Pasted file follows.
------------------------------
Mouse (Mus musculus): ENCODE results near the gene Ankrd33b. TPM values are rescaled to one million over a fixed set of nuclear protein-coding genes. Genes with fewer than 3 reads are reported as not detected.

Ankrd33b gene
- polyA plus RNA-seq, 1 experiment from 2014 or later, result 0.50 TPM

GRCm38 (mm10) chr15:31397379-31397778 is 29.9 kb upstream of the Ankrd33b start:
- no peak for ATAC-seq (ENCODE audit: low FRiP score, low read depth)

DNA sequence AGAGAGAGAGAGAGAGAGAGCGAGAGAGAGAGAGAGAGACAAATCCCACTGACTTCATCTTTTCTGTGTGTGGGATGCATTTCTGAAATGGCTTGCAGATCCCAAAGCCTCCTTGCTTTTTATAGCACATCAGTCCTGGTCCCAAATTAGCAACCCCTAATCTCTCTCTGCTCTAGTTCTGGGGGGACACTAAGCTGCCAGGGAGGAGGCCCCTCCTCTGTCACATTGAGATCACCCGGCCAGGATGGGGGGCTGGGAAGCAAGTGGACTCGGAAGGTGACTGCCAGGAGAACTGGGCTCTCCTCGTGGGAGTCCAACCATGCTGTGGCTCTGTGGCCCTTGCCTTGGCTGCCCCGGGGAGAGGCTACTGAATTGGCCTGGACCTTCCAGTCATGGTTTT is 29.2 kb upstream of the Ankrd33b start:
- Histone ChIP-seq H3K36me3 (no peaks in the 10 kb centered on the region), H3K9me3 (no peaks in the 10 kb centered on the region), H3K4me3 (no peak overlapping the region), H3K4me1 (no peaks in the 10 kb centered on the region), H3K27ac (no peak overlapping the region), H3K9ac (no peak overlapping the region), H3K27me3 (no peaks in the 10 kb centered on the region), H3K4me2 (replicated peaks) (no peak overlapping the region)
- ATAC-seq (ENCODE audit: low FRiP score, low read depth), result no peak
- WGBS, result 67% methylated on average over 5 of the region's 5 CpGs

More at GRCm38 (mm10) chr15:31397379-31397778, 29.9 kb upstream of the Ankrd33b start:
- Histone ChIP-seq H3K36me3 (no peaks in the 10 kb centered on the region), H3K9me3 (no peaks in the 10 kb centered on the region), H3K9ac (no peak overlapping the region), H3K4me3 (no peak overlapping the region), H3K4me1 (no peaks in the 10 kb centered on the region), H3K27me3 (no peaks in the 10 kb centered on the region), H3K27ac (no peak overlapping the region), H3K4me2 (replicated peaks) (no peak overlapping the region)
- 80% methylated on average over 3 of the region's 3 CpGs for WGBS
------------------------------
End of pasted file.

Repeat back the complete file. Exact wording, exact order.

Mouse (Mus musculus): ENCODE results near the gene Ankrd33b. TPM values are rescaled to one million over a fixed set of nuclear protein-coding genes. Genes with fewer than 3 reads are reported as not detected.

Ankrd33b gene
- polyA plus RNA-seq, 1 experiment from 2014 or later, result 0.50 TPM

GRCm38 (mm10) chr15:31397379-31397778 is 29.9 kb upstream of the Ankrd33b start:
- no peak for ATAC-seq (ENCODE audit: low FRiP score, low read depth)

DNA sequence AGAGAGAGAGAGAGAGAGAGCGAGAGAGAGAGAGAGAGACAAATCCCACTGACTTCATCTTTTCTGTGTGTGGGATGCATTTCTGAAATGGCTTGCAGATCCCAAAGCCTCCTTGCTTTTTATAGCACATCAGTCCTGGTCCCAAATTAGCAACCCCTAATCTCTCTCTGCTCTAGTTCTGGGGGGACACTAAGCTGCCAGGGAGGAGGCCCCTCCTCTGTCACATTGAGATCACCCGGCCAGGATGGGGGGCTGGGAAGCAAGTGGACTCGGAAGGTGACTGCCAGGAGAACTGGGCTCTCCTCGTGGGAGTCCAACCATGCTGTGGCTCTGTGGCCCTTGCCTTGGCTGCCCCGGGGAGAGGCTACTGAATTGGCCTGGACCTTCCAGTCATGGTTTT is 29.2 kb upstream of the Ankrd33b start:
- Histone ChIP-seq H3K36me3 (no peaks in the 10 kb centered on the region), H3K9me3 (no peaks in the 10 kb centered on the region), H3K4me3 (no peak overlapping the region), H3K4me1 (no peaks in the 10 kb centered on the region), H3K27ac (no peak overlapping the region), H3K9ac (no peak overlapping the region), H3K27me3 (no peaks in the 10 kb centered on the region), H3K4me2 (replicated peaks) (no peak overlapping the region)
- ATAC-seq (ENCODE audit: low FRiP score, low read depth), result no peak
- WGBS, result 67% methylated on average over 5 of the region's 5 CpGs

More at GRCm38 (mm10) chr15:31397379-31397778, 29.9 kb upstream of the Ankrd33b start:
- Histone ChIP-seq H3K36me3 (no peaks in the 10 kb centered on the region), H3K9me3 (no peaks in the 10 kb centered on the region), H3K9ac (no peak overlapping the region), H3K4me3 (no peak overlapping the region), H3K4me1 (no peaks in the 10 kb centered on the region), H3K27me3 (no peaks in the 10 kb centered on the region), H3K27ac (no peak overlapping the region), H3K4me2 (replicated peaks) (no peak overlapping the region)
- 80% methylated on average over 3 of the region's 3 CpGs for WGBS